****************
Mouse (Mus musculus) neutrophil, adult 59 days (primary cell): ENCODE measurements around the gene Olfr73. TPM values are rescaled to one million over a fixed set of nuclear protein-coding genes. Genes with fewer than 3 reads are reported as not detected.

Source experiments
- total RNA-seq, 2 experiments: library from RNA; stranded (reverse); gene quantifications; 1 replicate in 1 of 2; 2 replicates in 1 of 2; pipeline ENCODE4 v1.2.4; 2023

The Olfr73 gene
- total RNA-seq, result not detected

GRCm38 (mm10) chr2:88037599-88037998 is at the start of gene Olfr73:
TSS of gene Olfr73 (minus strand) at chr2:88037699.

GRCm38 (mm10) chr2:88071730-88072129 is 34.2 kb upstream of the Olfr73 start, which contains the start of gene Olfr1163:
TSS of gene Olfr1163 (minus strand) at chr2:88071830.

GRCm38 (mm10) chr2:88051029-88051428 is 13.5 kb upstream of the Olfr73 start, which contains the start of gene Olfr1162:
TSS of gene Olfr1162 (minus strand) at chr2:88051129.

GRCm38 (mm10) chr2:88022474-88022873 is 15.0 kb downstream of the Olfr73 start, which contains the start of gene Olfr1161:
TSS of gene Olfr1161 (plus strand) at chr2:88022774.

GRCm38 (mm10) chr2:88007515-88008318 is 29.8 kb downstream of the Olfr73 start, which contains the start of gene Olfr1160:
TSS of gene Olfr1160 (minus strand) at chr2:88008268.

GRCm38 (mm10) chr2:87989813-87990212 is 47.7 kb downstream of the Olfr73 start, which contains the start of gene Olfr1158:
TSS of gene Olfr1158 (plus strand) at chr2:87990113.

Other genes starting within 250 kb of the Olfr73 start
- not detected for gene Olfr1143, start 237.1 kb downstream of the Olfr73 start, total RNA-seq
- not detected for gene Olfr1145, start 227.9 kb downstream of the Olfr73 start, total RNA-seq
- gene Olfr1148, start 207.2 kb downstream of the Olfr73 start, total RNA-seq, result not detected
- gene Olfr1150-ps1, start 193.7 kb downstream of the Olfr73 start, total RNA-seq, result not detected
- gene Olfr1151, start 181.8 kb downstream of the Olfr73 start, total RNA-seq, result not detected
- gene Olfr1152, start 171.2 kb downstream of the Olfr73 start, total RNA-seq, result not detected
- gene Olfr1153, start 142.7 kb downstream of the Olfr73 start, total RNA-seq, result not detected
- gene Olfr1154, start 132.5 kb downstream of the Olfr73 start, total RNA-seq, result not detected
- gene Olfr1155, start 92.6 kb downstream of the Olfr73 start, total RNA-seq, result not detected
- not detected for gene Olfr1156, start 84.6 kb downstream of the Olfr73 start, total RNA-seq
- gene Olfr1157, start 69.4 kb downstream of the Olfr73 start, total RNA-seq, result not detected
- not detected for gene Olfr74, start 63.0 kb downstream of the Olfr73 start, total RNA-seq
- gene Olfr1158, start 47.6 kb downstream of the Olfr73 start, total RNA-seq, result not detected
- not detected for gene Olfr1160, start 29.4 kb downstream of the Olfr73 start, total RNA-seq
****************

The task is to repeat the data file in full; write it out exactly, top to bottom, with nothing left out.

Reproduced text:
Mouse (Mus musculus) neutrophil, adult 59 days (primary cell): ENCODE measurements around the gene Olfr73. TPM values are rescaled to one million over a fixed set of nuclear protein-coding genes. Genes with fewer than 3 reads are reported as not detected.

Source experiments
- total RNA-seq, 2 experiments: library from RNA; stranded (reverse); gene quantifications; 1 replicate in 1 of 2; 2 replicates in 1 of 2; pipeline ENCODE4 v1.2.4; 2023

The Olfr73 gene
- total RNA-seq, result not detected

GRCm38 (mm10) chr2:88037599-88037998 is at the start of gene Olfr73:
TSS of gene Olfr73 (minus strand) at chr2:88037699.

GRCm38 (mm10) chr2:88071730-88072129 is 34.2 kb upstream of the Olfr73 start, which contains the start of gene Olfr1163:
TSS of gene Olfr1163 (minus strand) at chr2:88071830.

GRCm38 (mm10) chr2:88051029-88051428 is 13.5 kb upstream of the Olfr73 start, which contains the start of gene Olfr1162:
TSS of gene Olfr1162 (minus strand) at chr2:88051129.

GRCm38 (mm10) chr2:88022474-88022873 is 15.0 kb downstream of the Olfr73 start, which contains the start of gene Olfr1161:
TSS of gene Olfr1161 (plus strand) at chr2:88022774.

GRCm38 (mm10) chr2:88007515-88008318 is 29.8 kb downstream of the Olfr73 start, which contains the start of gene Olfr1160:
TSS of gene Olfr1160 (minus strand) at chr2:88008268.

GRCm38 (mm10) chr2:87989813-87990212 is 47.7 kb downstream of the Olfr73 start, which contains the start of gene Olfr1158:
TSS of gene Olfr1158 (plus strand) at chr2:87990113.

Other genes starting within 250 kb of the Olfr73 start
- not detected for gene Olfr1143, start 237.1 kb downstream of the Olfr73 start, total RNA-seq
- not detected for gene Olfr1145, start 227.9 kb downstream of the Olfr73 start, total RNA-seq
- gene Olfr1148, start 207.2 kb downstream of the Olfr73 start, total RNA-seq, result not detected
- gene Olfr1150-ps1, start 193.7 kb downstream of the Olfr73 start, total RNA-seq, result not detected
- gene Olfr1151, start 181.8 kb downstream of the Olfr73 start, total RNA-seq, result not detected
- gene Olfr1152, start 171.2 kb downstream of the Olfr73 start, total RNA-seq, result not detected
- gene Olfr1153, start 142.7 kb downstream of the Olfr73 start, total RNA-seq, result not detected
- gene Olfr1154, start 132.5 kb downstream of the Olfr73 start, total RNA-seq, result not detected
- gene Olfr1155, start 92.6 kb downstream of the Olfr73 start, total RNA-seq, result not detected
- not detected for gene Olfr1156, start 84.6 kb downstream of the Olfr73 start, total RNA-seq
- gene Olfr1157, start 69.4 kb downstream of the Olfr73 start, total RNA-seq, result not detected
- not detected for gene Olfr74, start 63.0 kb downstream of the Olfr73 start, total RNA-seq
- gene Olfr1158, start 47.6 kb downstream of the Olfr73 start, total RNA-seq, result not detected
- not detected for gene Olfr1160, start 29.4 kb downstream of the Olfr73 start, total RNA-seq